The research on the history and heritage of the buildings informed decisions about which structures to prioritize, what to save, and where to open space for new constructions. The aim was to build on the traces of the demolished building, and a new building was designed to fill the gap by the WWII bombings. Among the many buildings in the complex, the Boundary Wall, John Denham building and Administration building are Grade 2 listed monuments. The whole being curtilage listed gives all buildings in the protection. The site is also located within the Tower Hamlets Cemetery Park, which makes any demolition impossible without approval. These many layers of heritage protection mean that all buildings in the St Clements site have to be treated as listed buildings.
“The key thing for the authorities was that we studied the historic nature of the site, worked out what we thought is the most significant, and then worked with them on a shared vision.” Nicola de Quincey
The reuse and the concept
The adaptive reuse of the site was focused on creating residential-led development and providing over 230 homes. Most of the buildings on the site were converted into apartment complexes while the John Denham building at the front was kept as a community center. The design decisions were mainly based on historic research, at the same time, they were also based on the studies of the view of the Clock tower from different parts of the site. A key aspect of the urban design of the complex was to allow free access to the site from the North to the South. The design of the housing blocks was done keeping in mind that there should not be any difference between the CLT home, privately owned apartments, and social housing units.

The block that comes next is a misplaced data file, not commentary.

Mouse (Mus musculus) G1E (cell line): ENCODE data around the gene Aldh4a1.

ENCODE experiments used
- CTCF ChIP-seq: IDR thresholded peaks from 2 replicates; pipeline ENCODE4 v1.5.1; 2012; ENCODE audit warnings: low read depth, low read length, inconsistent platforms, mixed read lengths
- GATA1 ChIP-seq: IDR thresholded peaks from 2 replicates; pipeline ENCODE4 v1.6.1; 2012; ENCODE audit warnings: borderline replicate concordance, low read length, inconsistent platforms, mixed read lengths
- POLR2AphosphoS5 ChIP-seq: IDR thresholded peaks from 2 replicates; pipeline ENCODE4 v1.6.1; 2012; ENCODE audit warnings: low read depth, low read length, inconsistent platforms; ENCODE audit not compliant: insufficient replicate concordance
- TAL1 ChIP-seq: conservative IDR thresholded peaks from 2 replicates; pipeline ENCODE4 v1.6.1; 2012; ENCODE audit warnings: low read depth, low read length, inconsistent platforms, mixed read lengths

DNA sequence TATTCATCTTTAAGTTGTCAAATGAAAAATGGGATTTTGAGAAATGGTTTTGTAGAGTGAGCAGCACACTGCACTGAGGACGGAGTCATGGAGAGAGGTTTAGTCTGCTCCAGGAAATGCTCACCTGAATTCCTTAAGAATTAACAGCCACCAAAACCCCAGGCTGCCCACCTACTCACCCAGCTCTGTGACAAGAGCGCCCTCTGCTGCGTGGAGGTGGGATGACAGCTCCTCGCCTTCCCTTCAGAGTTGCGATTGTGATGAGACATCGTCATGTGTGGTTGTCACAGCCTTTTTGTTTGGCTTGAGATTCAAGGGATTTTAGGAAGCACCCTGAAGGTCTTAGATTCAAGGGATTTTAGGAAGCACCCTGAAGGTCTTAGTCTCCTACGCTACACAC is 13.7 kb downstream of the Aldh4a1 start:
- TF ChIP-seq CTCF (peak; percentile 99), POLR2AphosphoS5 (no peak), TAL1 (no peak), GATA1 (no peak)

“An important thing was that this site was closed, and we wanted to make it more open. People wanted to use St Clements as a route through to the park without having to use the sidewalks. We worked very hard to get consent to lower one of the walls. That was an important gain for the local community.” Nicola de Quincey
Although the St Clements site was not in use for almost a decade, it had a strong presence in the community. Different people had different memories associated with it, from visiting their relatives in the psychiatric hospital to children growing up in the workhouse. To reconnect with the local community, one of the ways was to open the site for the community through various activities. Many cultural events and festivals were arranged. Ex-patients of the hospital were approached to know about their past experiences and their expectation from the future of the site. High-caliber art and films were produced based on themes around mental health. The adaptive reuse of the St Clements site is an example of community inclusiveness in tangible and intangible heritage preservation.
Watch the video produced by Eutropian for CLT London.